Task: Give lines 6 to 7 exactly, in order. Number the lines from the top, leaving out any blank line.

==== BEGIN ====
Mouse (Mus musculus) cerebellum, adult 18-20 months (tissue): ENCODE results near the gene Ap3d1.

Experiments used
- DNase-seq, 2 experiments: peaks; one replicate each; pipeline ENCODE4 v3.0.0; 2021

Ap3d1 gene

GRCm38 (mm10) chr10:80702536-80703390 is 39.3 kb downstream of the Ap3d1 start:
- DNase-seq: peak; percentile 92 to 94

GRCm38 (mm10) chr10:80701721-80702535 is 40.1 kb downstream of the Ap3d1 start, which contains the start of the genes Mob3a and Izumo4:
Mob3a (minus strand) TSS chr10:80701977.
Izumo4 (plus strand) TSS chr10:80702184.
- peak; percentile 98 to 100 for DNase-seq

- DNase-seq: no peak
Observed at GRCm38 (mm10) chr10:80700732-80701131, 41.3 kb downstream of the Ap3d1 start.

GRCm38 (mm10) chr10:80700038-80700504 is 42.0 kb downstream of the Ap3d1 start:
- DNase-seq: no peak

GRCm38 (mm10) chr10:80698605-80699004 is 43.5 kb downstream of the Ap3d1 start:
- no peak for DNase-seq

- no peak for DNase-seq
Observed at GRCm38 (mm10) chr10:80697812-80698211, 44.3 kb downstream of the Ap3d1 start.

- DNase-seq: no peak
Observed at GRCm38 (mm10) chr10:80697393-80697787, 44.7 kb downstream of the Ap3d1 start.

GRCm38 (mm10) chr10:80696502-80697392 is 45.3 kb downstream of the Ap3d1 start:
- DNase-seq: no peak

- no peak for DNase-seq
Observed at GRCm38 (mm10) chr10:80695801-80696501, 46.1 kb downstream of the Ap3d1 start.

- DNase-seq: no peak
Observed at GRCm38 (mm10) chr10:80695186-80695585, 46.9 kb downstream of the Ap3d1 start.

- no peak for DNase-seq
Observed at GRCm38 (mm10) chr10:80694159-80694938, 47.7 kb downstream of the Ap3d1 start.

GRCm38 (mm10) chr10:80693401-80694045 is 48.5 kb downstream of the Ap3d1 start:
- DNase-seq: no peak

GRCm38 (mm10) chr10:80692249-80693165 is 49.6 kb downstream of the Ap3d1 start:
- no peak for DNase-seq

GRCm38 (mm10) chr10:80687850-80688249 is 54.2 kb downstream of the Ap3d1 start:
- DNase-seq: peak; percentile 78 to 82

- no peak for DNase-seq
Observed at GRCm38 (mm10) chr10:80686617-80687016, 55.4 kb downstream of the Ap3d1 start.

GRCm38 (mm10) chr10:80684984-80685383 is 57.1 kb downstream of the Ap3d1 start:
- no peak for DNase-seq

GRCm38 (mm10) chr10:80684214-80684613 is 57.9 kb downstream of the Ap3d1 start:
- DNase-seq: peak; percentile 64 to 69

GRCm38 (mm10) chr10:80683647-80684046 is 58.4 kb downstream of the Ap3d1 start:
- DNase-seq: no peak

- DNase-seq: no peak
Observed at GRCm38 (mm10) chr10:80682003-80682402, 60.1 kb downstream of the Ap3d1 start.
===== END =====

- DNase-seq: peak; percentile 92 to 94

GRCm38 (mm10) chr10:80701721-80702535 is 40.1 kb downstream of the Ap3d1 start, which contains the start of the genes Mob3a and Izumo4: